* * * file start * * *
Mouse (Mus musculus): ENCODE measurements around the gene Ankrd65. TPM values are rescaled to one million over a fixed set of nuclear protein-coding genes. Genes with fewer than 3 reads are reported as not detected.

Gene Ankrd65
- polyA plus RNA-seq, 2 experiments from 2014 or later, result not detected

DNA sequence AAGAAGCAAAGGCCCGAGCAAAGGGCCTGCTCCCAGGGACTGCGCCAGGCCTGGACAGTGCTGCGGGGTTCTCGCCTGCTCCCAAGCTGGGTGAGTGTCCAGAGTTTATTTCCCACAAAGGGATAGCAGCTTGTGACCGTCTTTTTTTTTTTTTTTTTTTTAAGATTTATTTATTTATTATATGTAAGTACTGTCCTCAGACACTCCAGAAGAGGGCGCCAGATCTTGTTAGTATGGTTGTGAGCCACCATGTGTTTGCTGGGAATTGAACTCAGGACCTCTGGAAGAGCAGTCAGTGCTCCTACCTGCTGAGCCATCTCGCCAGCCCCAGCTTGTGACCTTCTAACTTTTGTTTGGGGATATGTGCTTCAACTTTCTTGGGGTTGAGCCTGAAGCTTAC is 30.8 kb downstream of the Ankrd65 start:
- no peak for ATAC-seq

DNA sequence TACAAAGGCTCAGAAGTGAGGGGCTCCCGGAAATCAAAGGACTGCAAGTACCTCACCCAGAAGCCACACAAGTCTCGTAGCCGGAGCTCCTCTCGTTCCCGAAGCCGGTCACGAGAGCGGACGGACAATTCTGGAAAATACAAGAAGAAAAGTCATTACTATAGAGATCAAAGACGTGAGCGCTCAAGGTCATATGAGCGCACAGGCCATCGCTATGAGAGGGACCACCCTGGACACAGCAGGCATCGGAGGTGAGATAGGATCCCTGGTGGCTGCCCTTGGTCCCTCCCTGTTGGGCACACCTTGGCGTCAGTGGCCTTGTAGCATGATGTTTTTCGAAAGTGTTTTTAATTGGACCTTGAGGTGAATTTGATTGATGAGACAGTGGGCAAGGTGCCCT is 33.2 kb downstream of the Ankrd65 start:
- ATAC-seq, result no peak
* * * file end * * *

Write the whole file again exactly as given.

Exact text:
Mouse (Mus musculus): ENCODE measurements around the gene Ankrd65. TPM values are rescaled to one million over a fixed set of nuclear protein-coding genes. Genes with fewer than 3 reads are reported as not detected.

Gene Ankrd65
- polyA plus RNA-seq, 2 experiments from 2014 or later, result not detected

DNA sequence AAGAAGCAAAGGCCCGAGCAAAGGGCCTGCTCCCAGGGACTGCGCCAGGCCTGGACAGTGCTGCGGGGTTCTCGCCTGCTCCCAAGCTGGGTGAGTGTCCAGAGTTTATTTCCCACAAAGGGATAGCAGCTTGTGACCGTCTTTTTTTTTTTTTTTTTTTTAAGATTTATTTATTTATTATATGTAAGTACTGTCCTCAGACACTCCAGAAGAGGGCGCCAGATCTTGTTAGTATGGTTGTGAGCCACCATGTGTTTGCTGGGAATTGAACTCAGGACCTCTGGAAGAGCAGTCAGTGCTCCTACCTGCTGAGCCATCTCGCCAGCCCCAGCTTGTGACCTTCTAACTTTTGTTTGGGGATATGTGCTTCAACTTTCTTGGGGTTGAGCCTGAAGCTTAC is 30.8 kb downstream of the Ankrd65 start:
- no peak for ATAC-seq

DNA sequence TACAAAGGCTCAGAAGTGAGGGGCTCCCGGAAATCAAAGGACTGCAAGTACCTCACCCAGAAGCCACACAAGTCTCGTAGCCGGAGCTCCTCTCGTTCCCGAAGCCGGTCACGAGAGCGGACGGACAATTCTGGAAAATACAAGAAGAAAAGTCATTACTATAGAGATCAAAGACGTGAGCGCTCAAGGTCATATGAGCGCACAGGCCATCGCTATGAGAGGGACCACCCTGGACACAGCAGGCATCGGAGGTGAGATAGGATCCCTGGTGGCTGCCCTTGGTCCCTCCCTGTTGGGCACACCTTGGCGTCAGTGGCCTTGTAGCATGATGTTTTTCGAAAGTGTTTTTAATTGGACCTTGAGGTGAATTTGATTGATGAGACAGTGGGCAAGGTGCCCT is 33.2 kb downstream of the Ankrd65 start:
- ATAC-seq, result no peak